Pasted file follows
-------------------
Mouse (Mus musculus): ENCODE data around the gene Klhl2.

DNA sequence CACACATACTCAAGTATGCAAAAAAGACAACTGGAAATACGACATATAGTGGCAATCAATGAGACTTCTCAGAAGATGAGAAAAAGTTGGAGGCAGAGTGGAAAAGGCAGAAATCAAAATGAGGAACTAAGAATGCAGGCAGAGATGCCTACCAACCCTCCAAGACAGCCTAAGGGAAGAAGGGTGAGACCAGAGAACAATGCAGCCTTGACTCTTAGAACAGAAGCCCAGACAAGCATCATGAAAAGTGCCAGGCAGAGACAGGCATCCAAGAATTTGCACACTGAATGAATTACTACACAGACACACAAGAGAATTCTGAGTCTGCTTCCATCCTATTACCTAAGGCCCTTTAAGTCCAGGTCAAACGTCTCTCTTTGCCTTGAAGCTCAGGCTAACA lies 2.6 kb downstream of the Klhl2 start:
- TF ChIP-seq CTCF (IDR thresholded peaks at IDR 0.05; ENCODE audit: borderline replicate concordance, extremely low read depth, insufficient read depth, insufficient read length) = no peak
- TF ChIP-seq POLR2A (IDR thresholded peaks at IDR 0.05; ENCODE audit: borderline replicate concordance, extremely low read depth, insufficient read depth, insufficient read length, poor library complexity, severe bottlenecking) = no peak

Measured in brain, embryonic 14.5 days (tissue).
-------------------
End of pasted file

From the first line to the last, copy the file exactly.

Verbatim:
Mouse (Mus musculus): ENCODE data around the gene Klhl2.

DNA sequence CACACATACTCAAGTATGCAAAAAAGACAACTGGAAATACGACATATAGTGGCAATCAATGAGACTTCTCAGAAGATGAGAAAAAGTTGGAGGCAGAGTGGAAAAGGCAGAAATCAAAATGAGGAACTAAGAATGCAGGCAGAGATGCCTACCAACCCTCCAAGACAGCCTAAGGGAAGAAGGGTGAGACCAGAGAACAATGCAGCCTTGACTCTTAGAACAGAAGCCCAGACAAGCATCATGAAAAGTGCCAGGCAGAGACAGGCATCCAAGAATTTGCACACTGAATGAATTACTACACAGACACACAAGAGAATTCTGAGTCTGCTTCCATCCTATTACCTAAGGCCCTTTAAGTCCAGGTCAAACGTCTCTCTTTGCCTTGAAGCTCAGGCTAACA lies 2.6 kb downstream of the Klhl2 start:
- TF ChIP-seq CTCF (IDR thresholded peaks at IDR 0.05; ENCODE audit: borderline replicate concordance, extremely low read depth, insufficient read depth, insufficient read length) = no peak
- TF ChIP-seq POLR2A (IDR thresholded peaks at IDR 0.05; ENCODE audit: borderline replicate concordance, extremely low read depth, insufficient read depth, insufficient read length, poor library complexity, severe bottlenecking) = no peak

Measured in brain, embryonic 14.5 days (tissue).